Malaysian peatswamps obliterated for palm oil: study

Feb 01, 2011
A palm oil plantation is seen here in Malaysia. Peatswamp forests home to such species as the Borneo pygmy elephant are being obliterated in Malaysian Borneo to make way for palm oil plantations, according to a new study.

Peatswamp forests home to such species as the Borneo pygmy elephant are being obliterated in Malaysian Borneo to make way for palm oil plantations, according to a new study.

The Netherlands-based Wetlands International said that the ecologically important forests could disappear from Sarawak state by the end of the decade if the destruction does not cease.

After harvesting much of the valuable timber in Sarawak -- part of Malaysia's half of Borneo, which is shared with Indonesia and Brunei -- companies are now completely clearing the forests to plant oil palms.

"As the timber resource has been depleted the timber companies are now engaging in the oil palm business, completing the annihilation of Sarawak's peat swamp forests," Marcel Silvius from Wetlands said in a statement.

"Unless this trend is halted, none of these forests may be left at the end of this decade."

The environmental group said that until recently two thirds of Sarawak's peatlands were covered with "thick, biodiversity-rich rainforest" but that in the past five years one third of it had been cleared, mostly for conversion to palm oil.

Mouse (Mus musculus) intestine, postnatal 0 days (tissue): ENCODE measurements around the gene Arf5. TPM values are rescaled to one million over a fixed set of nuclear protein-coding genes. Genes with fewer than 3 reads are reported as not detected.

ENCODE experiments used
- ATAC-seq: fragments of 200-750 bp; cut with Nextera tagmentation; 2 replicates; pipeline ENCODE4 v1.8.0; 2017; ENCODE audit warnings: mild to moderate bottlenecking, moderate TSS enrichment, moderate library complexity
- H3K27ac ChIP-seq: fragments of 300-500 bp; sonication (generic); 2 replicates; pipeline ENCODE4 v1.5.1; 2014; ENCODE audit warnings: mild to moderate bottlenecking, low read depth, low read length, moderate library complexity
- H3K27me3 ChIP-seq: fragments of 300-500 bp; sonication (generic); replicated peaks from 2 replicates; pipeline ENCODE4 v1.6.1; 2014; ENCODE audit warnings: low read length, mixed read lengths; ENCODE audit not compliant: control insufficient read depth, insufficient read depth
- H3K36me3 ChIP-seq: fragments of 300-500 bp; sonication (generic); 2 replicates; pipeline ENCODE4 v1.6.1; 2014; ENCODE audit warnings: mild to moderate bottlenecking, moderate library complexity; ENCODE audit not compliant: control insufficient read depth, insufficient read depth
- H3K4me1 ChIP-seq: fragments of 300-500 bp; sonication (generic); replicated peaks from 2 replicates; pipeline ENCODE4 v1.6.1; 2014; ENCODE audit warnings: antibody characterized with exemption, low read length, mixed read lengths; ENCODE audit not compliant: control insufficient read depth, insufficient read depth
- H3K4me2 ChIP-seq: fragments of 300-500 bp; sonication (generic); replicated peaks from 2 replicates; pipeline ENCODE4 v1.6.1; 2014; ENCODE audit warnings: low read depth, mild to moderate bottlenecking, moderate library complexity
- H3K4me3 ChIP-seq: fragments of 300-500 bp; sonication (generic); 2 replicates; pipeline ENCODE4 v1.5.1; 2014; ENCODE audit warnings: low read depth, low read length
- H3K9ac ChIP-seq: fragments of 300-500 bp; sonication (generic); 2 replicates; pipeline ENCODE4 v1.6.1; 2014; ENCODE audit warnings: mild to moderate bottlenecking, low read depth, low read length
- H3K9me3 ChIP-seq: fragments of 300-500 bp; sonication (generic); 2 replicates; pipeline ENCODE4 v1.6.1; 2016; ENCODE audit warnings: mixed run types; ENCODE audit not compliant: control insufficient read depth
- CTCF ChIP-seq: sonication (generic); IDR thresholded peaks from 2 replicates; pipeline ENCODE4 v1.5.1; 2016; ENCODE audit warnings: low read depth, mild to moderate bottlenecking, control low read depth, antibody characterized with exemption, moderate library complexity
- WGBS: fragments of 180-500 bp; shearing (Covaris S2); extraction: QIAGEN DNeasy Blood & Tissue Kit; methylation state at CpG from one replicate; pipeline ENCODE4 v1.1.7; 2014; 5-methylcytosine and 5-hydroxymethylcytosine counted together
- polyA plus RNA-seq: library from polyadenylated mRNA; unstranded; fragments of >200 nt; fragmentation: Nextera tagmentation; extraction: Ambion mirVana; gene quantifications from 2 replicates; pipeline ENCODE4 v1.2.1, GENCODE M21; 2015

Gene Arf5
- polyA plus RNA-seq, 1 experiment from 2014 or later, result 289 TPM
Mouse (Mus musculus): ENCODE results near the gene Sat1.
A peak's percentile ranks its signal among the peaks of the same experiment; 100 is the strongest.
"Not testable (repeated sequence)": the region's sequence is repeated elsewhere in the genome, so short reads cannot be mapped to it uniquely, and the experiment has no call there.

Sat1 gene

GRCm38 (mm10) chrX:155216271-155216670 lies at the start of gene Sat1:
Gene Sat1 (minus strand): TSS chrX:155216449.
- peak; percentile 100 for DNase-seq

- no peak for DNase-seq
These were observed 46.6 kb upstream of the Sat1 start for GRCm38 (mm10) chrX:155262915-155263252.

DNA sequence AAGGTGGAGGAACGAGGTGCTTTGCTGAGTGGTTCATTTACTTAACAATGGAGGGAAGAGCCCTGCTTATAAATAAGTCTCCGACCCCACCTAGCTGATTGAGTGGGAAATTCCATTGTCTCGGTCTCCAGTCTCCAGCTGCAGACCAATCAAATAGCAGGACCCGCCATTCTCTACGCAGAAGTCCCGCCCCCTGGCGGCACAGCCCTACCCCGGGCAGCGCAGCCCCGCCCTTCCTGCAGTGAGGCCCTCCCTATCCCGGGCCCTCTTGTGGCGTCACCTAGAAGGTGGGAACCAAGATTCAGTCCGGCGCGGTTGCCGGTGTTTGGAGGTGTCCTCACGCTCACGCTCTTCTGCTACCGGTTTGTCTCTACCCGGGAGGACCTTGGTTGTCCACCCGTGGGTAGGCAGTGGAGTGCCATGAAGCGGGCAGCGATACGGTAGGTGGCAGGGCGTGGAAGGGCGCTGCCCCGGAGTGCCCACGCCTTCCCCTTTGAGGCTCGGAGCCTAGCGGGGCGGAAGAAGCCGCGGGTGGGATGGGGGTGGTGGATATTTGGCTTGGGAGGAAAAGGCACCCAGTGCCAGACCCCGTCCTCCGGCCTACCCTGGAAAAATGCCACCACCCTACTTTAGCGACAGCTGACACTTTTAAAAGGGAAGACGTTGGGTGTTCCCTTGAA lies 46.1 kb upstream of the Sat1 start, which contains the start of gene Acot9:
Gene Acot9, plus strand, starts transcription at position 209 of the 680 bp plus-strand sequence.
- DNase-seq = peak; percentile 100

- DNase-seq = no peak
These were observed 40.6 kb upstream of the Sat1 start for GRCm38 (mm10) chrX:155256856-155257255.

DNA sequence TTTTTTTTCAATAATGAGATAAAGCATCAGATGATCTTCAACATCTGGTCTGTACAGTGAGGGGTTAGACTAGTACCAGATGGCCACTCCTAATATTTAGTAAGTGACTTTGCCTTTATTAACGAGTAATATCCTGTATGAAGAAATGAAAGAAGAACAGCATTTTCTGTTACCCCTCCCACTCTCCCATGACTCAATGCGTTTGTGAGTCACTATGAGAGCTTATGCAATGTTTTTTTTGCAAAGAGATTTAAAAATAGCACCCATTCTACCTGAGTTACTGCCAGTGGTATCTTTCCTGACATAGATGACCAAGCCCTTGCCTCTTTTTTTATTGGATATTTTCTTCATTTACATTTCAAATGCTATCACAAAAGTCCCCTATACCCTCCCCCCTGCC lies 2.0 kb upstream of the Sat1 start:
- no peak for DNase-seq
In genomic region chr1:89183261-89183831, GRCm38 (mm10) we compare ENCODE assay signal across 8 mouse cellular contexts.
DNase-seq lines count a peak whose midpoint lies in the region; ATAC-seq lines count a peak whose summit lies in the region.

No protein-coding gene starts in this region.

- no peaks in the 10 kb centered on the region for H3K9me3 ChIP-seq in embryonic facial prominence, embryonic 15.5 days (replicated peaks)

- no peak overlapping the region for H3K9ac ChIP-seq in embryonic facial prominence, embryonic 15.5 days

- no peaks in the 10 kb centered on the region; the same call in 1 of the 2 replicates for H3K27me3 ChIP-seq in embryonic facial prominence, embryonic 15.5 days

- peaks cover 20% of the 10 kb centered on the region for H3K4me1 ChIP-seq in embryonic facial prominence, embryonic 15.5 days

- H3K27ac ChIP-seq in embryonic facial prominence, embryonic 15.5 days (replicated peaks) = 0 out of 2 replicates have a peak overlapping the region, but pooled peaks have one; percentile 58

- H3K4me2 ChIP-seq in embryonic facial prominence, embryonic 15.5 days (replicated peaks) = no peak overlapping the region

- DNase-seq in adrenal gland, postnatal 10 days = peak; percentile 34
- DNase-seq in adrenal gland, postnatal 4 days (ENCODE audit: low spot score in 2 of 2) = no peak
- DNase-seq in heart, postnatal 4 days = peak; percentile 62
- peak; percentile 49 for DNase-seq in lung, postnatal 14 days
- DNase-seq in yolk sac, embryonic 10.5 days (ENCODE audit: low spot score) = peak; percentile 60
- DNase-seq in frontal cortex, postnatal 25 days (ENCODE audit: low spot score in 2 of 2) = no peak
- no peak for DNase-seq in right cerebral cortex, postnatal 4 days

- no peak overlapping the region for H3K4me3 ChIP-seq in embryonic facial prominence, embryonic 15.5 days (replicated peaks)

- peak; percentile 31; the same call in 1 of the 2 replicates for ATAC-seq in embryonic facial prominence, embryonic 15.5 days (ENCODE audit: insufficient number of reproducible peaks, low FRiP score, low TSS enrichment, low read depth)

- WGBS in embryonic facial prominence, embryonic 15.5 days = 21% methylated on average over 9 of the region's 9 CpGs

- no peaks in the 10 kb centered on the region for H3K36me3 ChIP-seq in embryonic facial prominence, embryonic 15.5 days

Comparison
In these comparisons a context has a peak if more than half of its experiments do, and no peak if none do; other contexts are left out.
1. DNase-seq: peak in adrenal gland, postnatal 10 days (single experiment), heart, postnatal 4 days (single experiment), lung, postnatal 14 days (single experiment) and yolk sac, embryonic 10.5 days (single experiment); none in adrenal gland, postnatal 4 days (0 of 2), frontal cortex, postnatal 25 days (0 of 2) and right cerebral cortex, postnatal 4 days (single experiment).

It said that Malaysian government figures seriously underestimated the extent of the problem, and that studies it conducted using and field surveys gave a very worrying picture.

"The new studies conclude that 20 percent of all Malaysian palm oil is produced on drained peatlands. For Sarawak, this is even 44 percent," it said, adding that the percentage for new plantations was even higher.

Wetlands International said that the forests are home to many endangered species including the pygmy elephant -- the smallest elephant on earth -- the , the long-nosed tapir and many rare birds.

The draining of peatswamps and their conversion to plantations also causes huge .

"The production of palm oil is welcome only if expansion can be done in a sustainable way," the group said, calling for a complete ban on production on peatlands.

Malaysia is the world's second-largest exporter of palm oil after Indonesia, and the industry is one of the country's top export earners.

The boom in -- used extensively for biofuel and processed food like margarine -- has not only seen swathes of jungle felled in Borneo, but also threatened the existence of indigenous rainforest tribes.

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not rated yet Feb 01, 2011
So, here in the US, we're burning our food to run our automobiles and in Borneo they are cutting down the jungles. Doesn't biofuel sound great? My opinion: For the US, biofuel is a non-starter. It was an idea that failed before it began (unless they can get non-food biofuel working, that's a game changer). For Borneo, it could be saving more lives than penicillin. They really need some economic prosperity in that part of the world. I say good for them. And of course there's the added bonus that they could make napalm (yes, the palm in napalm is a palm product) and blow stuff up if the biofuel thing doesn't work out. :)